Tehran, Iran – It was September 1980. The Iran hostage crisis involving 52 American diplomats and citizens was in its 10th month. On the streets of the capital, there were no signs of the anti-American sentiment fading away. Within a few days, the Iran-Iraq War would erupt, drowning the region in more blood.
In Bonn, capital of then-West Germany, an Iranian diplomat was on a mission to deliver a message to the Americans from Iran’s supreme leader, Ayatollah Ruhollah Khomeini. The secret memo delivered by Sadegh Tabatabai would serve as the first draft of the 1981 Algiers Accord, between Iran and the US, which would pave the way for the release of the American hostages after 444 days in captivity.
As the Algiers agreement demonstrated, Iran proved it was willing to cut a deal with the US even at the peak of hostilities between the two countries, Iranian political experts said. With the right conditions, based on “mutual respect”, Tehran and Washington, DC can engage in new talks, despite President Donald Trump’s decision to withdraw from the nuclear deal and reimpose sanctions on Iran.
“The door to negotiations is never closed,” Fereshteh Sadeghi, a Tehran-based political analyst, told Al Jazeera.
Sadeghi said the Iranian leadership has decades of experience talking with the Americans, including top secret discussions with a Republican administration in the run-up to the war in Afghanistan, and later the US-led invasion of Iraq in 2003.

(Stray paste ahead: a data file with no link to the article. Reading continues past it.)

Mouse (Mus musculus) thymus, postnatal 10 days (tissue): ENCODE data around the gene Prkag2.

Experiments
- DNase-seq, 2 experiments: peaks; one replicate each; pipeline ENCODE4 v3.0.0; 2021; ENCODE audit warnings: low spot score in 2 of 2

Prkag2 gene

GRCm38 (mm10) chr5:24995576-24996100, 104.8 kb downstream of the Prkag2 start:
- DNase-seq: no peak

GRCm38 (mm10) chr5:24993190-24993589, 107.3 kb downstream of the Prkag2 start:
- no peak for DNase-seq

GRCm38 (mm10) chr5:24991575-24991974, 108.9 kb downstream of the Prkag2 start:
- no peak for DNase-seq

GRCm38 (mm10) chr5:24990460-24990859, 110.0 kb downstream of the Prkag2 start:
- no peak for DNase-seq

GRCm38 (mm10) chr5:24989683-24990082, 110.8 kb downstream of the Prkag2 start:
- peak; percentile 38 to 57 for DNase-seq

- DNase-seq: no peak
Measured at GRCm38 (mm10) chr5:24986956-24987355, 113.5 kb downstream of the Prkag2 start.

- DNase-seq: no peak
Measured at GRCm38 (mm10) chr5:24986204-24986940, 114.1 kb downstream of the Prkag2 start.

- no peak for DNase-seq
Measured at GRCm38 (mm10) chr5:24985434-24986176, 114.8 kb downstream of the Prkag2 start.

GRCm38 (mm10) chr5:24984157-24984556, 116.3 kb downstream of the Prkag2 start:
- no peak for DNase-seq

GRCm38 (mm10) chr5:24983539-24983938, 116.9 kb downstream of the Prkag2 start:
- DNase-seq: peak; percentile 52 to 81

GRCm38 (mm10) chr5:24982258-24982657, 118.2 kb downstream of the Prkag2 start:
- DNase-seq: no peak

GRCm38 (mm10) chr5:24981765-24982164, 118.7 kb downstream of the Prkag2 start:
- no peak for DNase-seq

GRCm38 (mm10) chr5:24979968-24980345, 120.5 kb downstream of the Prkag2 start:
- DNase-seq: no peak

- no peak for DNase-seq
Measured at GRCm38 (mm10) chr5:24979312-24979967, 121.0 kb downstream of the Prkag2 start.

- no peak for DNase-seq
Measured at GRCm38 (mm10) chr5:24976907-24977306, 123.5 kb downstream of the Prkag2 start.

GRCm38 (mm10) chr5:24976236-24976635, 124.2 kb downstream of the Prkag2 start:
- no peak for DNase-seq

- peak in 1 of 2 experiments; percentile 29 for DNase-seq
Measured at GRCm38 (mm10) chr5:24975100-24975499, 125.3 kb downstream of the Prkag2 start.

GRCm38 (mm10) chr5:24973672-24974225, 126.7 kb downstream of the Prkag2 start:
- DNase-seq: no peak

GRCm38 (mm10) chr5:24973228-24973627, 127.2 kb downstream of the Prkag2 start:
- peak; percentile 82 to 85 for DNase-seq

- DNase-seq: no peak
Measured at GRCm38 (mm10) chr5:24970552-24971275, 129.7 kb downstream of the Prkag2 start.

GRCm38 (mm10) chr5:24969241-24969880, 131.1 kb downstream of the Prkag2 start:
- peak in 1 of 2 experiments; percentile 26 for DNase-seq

So it is not far-fetched that negotiations could happen again amid heated rhetoric, she said.
While Iran expressed defiance over the return of US sanctions, there was no outright rejection of talks from the highest level of the Iranian government.
Responding to Trump’s offer to meet Iranian President Hassan Rouhani, Iranian Foreign Minister Javad Zarif told the Tehran-based Iran Daily in a front-page story that Iran “has never been a country to reject a proposal for negotiations”.
“We will move forward based on our national interest,” he said, adding Iran must see to what extent the US “is willing to show goodwill”. Zarif made the statement on the day the first round of sanctions returned.
The same government publication even highlighted in its banner headline Trump’s suggestion for a new deal, and National Security Adviser John Bolton’s call for Iran to “take up” the president’s offer.
In recent days, there has been speculation that Rouhani could meet Trump on the sidelines of the UN General Assembly in New York in September. For now, though, Zarif ruled out that possibility. Instead, he suggested the US should first “rehabilitate its addiction to sanctions and bullying”.
Although critical of Trump’s “unpredictability”, Mohammad Eslami, editor of the Khorasan Diplomatic Magazine in Tehran, said for Iran diplomacy always remains an option to resolve conflicts.
“If President Trump shows the political will to pursue useful negotiations with Iran, why not?” he asked. But he also noted the US leader “is not trustworthy”.